She has read most of them in the past, but she is excited to read the ones she hasn’t. With his departure, the pall of bereavement has descended on her, but a different weight has also been lifted off her chest. Alongside tales of kings and sages, she tells us her own views — about life, relationships, family, faith, and our place in them. A childlike anticipation of learning from these readings, and from the book after book that she devours, glimmers in her eyes. She has embraced technology to be able to read even more.

She is at an age where renouncing worldly aspirations seems like a natural progression. On the contrary, she would rather have her eyes open and absorb what she can about new or old, about alive or inanimate, and about her own or of others. The duality, which had defined her for all these years, which had undone her a while ago, is now obsolete.

It is the moment of her own creation that she is re-entering, a life that offers a greater serving of individuality, equal for all by default. She has bound the sense of despair tightly to her grieving, not to leak into the rest of daily life. Her heart may be broken, but her walk towards the inevitable end of her own time is wrought with a sense of opportunity.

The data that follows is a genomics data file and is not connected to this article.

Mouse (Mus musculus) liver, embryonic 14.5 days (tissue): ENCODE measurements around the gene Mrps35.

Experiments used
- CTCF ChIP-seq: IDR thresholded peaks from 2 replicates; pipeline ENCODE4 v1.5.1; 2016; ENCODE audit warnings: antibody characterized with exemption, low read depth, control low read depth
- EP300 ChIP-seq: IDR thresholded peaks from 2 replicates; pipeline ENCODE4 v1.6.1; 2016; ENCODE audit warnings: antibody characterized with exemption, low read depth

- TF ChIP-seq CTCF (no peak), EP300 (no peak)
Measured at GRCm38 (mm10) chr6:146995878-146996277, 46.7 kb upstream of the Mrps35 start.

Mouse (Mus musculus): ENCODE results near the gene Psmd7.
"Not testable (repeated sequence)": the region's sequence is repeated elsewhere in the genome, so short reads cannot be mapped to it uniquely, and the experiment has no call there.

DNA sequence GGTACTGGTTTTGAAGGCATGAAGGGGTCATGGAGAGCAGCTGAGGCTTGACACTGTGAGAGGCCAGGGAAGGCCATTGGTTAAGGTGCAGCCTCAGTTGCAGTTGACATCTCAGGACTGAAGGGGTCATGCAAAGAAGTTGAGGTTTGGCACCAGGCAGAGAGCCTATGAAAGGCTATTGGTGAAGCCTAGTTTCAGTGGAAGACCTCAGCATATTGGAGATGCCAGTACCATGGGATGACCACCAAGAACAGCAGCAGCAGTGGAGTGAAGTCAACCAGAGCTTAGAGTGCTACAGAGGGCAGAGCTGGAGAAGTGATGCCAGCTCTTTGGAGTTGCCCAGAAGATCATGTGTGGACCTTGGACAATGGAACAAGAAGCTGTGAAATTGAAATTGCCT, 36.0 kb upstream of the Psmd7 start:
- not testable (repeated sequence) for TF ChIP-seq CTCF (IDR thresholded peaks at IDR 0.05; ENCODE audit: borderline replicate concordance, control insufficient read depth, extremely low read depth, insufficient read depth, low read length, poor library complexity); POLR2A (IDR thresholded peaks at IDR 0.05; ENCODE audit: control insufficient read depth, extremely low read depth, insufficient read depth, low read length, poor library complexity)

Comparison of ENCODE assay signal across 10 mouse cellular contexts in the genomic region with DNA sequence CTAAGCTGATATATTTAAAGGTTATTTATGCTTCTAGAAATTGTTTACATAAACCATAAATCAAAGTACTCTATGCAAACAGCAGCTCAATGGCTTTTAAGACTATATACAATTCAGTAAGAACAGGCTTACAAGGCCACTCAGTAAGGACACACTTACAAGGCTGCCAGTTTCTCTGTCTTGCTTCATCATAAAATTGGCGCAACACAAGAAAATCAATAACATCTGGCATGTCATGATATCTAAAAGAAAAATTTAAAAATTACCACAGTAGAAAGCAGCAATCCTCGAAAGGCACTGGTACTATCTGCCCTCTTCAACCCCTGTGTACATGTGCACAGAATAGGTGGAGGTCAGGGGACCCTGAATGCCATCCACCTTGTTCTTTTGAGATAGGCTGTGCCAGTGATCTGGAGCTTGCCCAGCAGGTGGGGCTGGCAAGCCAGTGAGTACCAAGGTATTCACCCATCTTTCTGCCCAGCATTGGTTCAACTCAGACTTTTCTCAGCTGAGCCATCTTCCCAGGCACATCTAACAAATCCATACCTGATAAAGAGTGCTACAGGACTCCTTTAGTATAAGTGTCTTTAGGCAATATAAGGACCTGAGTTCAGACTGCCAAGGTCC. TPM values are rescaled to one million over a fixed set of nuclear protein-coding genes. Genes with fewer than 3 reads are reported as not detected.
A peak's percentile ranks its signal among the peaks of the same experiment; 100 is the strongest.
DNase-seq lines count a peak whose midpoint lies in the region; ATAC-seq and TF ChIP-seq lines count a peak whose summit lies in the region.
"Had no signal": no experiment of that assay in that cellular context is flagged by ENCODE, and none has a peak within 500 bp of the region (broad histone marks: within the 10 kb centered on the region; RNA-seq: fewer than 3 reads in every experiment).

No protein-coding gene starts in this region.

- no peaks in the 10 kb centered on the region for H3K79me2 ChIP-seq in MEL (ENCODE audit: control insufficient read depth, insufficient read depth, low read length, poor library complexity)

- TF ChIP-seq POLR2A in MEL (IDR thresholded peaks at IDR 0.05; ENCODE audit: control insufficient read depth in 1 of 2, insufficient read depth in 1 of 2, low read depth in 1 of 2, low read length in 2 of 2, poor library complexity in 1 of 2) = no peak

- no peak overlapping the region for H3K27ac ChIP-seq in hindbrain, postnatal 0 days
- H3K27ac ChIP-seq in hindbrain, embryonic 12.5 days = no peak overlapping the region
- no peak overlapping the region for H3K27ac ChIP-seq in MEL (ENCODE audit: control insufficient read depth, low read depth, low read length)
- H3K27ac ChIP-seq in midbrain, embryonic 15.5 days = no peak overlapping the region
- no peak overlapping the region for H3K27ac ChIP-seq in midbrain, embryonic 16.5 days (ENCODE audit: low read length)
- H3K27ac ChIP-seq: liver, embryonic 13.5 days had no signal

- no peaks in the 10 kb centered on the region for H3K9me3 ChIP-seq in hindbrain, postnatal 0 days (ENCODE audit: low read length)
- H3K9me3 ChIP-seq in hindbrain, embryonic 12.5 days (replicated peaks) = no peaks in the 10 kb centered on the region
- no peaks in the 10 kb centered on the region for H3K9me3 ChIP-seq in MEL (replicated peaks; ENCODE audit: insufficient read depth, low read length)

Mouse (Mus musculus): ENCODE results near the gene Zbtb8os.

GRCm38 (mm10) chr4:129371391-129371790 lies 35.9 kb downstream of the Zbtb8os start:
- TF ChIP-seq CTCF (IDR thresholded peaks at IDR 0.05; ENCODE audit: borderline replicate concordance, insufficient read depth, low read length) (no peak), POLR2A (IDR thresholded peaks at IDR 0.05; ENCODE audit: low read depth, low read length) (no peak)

We think nothing of the air escaping our lungs several times every minute, until it threatens to not escape anymore. The pandemic changed that for good. The unlucky ones, the ones who didn’t prospect for solace in a field of grief, might decry the risk of the proverbial change, because they know naught of the rewards of such a toil.

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Co-founder at Flow Mobility (urban mobility architecture); prev: EV platforms | Curiosity doesn’t kill the cat — it’s only opening the box that does. Sometimes.

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Sarang Deshpande

Sarang Deshpande

Co-founder at Flow Mobility (urban mobility architecture); prev: EV platforms | Curiosity doesn’t kill the cat — it’s only opening the box that does. Sometimes.